Once you know what fuse slots you will use, and thereby what size fuse tap you need, you can solder the fuse taps to your wires. I cut off the blue ends of the fuse taps and stripped back some wire. I think those blue ends are supposed to be crimped, but that wasn’t working for me. I slid a heat shrink tube over the red and yellow wires. Then I soldered the fuse taps to the wires. Then I slid the heat shrink tubes over the soldered joint, and heated them up to shrink them on.

Route the power cable.

You basically stuff the power cable into the gap between the headliner and the windshield and the A-Pillar and windshield to conceal it.

Plug the power cable into the camera. Route the cable up towards the headliner and start tucking. If it is a tight fit, you can use the plastic trim tools to slightly pry the headliner away just enough to squeeze the power cable in.

Top Tip: I found it helpful to make a little loop in the cable and then stuff the loop into the gap. The little loop provides a little slack. Inevitably, as you are hiding the cable, it gets tight and starts to pull out at some other spot. The little loop provides a little extra slack to keep the cable from pulling out.

using an automotive trim tool to hide the power cable for the dash cam

Continue down along the A-pillar. I found this to be a much tighter fit than along the headliner. When I got to the base of the A-pillar, I was able to stuff the cable between the base of the A-pillar and the dash. The fusebox on my car is located on the left side of the dash.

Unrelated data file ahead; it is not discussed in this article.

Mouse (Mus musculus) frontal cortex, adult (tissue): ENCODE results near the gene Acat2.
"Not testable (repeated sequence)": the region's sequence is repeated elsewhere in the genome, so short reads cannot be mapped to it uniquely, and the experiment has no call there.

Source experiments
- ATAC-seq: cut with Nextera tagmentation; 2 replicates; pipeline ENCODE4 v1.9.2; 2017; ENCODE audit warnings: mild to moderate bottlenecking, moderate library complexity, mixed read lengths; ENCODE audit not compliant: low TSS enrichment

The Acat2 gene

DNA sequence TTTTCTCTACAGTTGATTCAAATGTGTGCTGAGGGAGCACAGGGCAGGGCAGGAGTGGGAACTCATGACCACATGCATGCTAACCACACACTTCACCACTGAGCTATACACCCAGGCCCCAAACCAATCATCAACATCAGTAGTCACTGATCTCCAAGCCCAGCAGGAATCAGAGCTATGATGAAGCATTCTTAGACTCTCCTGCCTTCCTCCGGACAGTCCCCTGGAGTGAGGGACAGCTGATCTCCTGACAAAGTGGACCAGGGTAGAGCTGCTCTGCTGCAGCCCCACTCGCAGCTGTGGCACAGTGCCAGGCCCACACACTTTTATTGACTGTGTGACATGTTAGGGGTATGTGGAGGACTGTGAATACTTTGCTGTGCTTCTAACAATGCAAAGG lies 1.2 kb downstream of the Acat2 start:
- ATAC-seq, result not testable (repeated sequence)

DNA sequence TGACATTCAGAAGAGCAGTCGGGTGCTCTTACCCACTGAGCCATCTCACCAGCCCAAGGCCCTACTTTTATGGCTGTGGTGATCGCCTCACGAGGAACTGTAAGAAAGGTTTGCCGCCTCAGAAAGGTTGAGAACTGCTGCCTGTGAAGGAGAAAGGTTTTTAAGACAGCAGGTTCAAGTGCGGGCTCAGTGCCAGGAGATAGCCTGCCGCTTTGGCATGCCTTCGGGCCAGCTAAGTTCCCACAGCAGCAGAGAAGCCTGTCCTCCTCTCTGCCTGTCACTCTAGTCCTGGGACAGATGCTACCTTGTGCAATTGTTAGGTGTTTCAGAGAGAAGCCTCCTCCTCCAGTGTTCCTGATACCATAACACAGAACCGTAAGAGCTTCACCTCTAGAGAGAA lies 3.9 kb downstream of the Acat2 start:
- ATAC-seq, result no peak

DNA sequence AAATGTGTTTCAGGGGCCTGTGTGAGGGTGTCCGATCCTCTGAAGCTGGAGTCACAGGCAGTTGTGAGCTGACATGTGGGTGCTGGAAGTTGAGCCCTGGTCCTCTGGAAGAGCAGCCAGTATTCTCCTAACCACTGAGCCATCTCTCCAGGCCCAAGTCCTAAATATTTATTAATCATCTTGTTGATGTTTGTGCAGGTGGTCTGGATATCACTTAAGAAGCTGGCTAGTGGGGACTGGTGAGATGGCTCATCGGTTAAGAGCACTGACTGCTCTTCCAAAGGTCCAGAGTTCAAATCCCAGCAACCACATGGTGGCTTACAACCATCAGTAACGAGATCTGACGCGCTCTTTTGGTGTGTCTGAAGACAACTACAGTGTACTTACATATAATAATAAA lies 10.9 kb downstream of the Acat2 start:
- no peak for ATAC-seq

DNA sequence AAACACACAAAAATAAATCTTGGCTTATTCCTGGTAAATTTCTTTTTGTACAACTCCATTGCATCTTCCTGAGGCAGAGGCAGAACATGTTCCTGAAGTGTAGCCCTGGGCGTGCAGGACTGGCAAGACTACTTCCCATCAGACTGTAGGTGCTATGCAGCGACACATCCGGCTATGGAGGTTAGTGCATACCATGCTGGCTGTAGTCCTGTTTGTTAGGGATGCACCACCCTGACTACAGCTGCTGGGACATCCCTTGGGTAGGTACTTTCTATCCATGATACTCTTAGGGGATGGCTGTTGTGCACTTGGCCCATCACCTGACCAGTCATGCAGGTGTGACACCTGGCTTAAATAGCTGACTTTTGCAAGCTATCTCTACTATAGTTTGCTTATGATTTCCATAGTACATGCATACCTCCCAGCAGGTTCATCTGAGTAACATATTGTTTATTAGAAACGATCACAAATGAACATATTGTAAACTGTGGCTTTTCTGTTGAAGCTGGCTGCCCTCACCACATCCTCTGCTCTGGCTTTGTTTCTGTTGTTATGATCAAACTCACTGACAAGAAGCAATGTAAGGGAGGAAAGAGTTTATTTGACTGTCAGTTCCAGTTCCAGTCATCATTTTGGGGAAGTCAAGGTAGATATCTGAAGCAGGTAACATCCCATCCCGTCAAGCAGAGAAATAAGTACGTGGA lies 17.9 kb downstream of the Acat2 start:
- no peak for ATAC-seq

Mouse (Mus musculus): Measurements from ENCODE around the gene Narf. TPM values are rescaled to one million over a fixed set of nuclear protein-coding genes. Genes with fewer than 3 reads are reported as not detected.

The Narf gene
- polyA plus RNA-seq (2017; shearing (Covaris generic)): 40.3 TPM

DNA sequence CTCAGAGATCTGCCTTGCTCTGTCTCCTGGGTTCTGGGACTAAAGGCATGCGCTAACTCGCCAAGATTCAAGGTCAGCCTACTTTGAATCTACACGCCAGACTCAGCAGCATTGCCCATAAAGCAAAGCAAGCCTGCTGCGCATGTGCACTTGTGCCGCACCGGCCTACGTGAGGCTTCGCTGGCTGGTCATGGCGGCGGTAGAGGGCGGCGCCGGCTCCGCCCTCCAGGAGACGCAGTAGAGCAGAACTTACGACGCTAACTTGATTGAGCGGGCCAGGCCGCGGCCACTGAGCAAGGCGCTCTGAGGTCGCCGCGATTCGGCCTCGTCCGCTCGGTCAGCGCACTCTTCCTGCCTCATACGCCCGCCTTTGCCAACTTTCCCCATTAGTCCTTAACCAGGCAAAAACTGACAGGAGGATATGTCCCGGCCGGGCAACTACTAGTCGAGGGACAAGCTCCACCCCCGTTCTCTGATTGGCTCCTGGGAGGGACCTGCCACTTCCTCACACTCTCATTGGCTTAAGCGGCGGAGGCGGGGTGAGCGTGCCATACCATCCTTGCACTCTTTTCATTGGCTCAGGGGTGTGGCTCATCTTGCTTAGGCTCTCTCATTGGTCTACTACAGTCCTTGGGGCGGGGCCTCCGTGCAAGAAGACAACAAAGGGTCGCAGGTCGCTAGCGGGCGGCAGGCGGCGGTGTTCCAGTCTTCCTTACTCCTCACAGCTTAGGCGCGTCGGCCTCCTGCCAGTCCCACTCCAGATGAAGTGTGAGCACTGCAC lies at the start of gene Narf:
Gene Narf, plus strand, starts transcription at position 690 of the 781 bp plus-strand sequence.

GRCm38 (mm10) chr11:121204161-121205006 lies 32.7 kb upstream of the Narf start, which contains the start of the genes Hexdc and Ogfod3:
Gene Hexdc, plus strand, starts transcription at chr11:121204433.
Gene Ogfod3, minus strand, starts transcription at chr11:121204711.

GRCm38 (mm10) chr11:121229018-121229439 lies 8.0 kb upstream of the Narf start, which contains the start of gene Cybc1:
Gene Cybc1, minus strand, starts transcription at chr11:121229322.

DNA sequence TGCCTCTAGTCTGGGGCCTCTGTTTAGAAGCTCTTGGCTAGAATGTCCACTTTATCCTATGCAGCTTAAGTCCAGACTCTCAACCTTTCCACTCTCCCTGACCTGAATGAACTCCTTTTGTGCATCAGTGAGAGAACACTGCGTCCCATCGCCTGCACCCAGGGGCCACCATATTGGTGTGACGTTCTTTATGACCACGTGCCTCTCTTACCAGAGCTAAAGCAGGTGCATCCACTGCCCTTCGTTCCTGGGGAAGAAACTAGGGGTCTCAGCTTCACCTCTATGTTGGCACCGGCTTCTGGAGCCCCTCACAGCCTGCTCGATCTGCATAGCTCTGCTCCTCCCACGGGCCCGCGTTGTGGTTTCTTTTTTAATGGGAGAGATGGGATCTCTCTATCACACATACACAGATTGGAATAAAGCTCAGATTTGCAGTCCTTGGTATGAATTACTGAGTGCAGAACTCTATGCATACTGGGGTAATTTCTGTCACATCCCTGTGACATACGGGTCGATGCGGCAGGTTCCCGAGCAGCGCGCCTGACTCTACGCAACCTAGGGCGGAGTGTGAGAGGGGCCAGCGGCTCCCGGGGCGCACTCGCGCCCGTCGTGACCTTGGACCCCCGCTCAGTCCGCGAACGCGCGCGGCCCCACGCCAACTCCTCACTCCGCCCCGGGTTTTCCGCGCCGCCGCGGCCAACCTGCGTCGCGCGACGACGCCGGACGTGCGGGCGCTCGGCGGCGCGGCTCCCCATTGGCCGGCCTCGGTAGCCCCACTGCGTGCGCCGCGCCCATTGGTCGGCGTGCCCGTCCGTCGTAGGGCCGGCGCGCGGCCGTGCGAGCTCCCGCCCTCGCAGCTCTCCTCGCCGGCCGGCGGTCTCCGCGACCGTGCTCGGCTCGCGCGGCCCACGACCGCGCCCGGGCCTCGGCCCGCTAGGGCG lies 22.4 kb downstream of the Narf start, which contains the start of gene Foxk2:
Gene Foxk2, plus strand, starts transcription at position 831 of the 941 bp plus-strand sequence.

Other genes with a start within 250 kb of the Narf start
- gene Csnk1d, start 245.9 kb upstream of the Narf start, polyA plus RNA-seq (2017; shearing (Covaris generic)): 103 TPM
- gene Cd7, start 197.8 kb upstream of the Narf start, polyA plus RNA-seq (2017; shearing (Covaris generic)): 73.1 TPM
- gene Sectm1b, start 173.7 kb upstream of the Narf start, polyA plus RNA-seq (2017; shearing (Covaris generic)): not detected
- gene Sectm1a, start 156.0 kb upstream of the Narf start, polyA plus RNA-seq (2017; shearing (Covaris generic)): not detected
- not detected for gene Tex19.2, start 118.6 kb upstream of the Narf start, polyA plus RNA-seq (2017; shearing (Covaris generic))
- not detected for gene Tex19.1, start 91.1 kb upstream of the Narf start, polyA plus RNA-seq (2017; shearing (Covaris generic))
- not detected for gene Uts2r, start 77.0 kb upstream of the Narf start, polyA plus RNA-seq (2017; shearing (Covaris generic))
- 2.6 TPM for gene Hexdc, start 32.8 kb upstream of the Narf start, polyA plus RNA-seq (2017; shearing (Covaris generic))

Plug in the fuse taps and button things up.

Put fuses in the fuse taps, and plug the fuse taps into the fuse slots you identified previously. At this point you can attach the ground wire to the bolt you previously identified.

Once everything was connected, I rolled up the wires into a neat loop, and stuffed them into a gap above the fuses. Then I put the fuse box cover back in place. All done!

Setup the camera.

I found the camera to have a pretty intuitive interface. There are few options so it does not take long to explore them. I will talk more about the features of the camera in another post where I review the functionality of the camera. So far though, the user interface is far superior to the last camera I got on Amazon.

Garmin’s Installation Instructions

The installation instructions that came with the parking mode cable are awful. The instructions consist of a single square of paper with a link to a website for instruction. That in itself would not be bad, but the link is broken. When I searched Garmin’s website for instructions, the instructions I found simply told me to hire a professional for the installation. Wow.

Comments 2

  1. I just did the same install, quite possibly on the same vehicle (is that a Q5?)

    My camera doesn’t seem to want to try and charge unless the car is on – I thought the whole point of the hardwire to “BATT” was so that it would charge at all times. Does your camera charge while the car is off?

    1. Post
      Author

      Hi Matt,

      That is a Q5, how funny! My camera does stay powered when the car is off. When I was trying to find a fuse that was still powered when the ignition was off to tap into for the BATT/yellow connection, I did let the car sit for awhile and make sure the fuse I had selected still had power. I wonder if you have a circuit that is initially powered after you take the key out, but then times out at some point.